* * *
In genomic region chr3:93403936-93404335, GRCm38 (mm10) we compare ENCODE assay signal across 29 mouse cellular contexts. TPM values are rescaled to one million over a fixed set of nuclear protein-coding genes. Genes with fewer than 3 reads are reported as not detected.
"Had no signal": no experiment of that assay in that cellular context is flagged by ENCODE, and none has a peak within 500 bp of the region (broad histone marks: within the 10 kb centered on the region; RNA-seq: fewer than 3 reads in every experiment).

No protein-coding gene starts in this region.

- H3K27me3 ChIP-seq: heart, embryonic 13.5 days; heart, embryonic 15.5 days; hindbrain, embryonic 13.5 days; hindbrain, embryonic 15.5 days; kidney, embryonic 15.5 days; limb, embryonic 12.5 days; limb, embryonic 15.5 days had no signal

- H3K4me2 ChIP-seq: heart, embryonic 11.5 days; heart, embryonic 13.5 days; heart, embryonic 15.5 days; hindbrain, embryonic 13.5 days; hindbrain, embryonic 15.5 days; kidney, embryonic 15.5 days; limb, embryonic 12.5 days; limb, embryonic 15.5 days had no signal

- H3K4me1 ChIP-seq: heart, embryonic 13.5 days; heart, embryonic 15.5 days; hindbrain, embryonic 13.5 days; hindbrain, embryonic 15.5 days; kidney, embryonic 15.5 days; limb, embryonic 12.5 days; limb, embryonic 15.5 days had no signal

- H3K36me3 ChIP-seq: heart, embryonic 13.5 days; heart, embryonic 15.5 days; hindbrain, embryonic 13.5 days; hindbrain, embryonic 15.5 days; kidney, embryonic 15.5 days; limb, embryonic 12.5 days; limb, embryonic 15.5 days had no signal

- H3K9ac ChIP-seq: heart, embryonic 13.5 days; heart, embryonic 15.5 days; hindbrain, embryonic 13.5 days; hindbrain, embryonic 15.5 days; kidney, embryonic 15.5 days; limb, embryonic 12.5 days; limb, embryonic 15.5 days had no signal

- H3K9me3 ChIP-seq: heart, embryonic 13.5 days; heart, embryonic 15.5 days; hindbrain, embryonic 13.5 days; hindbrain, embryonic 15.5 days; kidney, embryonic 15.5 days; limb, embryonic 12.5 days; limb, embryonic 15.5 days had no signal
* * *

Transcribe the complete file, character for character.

In genomic region chr3:93403936-93404335, GRCm38 (mm10) we compare ENCODE assay signal across 29 mouse cellular contexts. TPM values are rescaled to one million over a fixed set of nuclear protein-coding genes. Genes with fewer than 3 reads are reported as not detected.
"Had no signal": no experiment of that assay in that cellular context is flagged by ENCODE, and none has a peak within 500 bp of the region (broad histone marks: within the 10 kb centered on the region; RNA-seq: fewer than 3 reads in every experiment).

No protein-coding gene starts in this region.

- H3K27me3 ChIP-seq: heart, embryonic 13.5 days; heart, embryonic 15.5 days; hindbrain, embryonic 13.5 days; hindbrain, embryonic 15.5 days; kidney, embryonic 15.5 days; limb, embryonic 12.5 days; limb, embryonic 15.5 days had no signal

- H3K4me2 ChIP-seq: heart, embryonic 11.5 days; heart, embryonic 13.5 days; heart, embryonic 15.5 days; hindbrain, embryonic 13.5 days; hindbrain, embryonic 15.5 days; kidney, embryonic 15.5 days; limb, embryonic 12.5 days; limb, embryonic 15.5 days had no signal

- H3K4me1 ChIP-seq: heart, embryonic 13.5 days; heart, embryonic 15.5 days; hindbrain, embryonic 13.5 days; hindbrain, embryonic 15.5 days; kidney, embryonic 15.5 days; limb, embryonic 12.5 days; limb, embryonic 15.5 days had no signal

- H3K36me3 ChIP-seq: heart, embryonic 13.5 days; heart, embryonic 15.5 days; hindbrain, embryonic 13.5 days; hindbrain, embryonic 15.5 days; kidney, embryonic 15.5 days; limb, embryonic 12.5 days; limb, embryonic 15.5 days had no signal

- H3K9ac ChIP-seq: heart, embryonic 13.5 days; heart, embryonic 15.5 days; hindbrain, embryonic 13.5 days; hindbrain, embryonic 15.5 days; kidney, embryonic 15.5 days; limb, embryonic 12.5 days; limb, embryonic 15.5 days had no signal

- H3K9me3 ChIP-seq: heart, embryonic 13.5 days; heart, embryonic 15.5 days; hindbrain, embryonic 13.5 days; hindbrain, embryonic 15.5 days; kidney, embryonic 15.5 days; limb, embryonic 12.5 days; limb, embryonic 15.5 days had no signal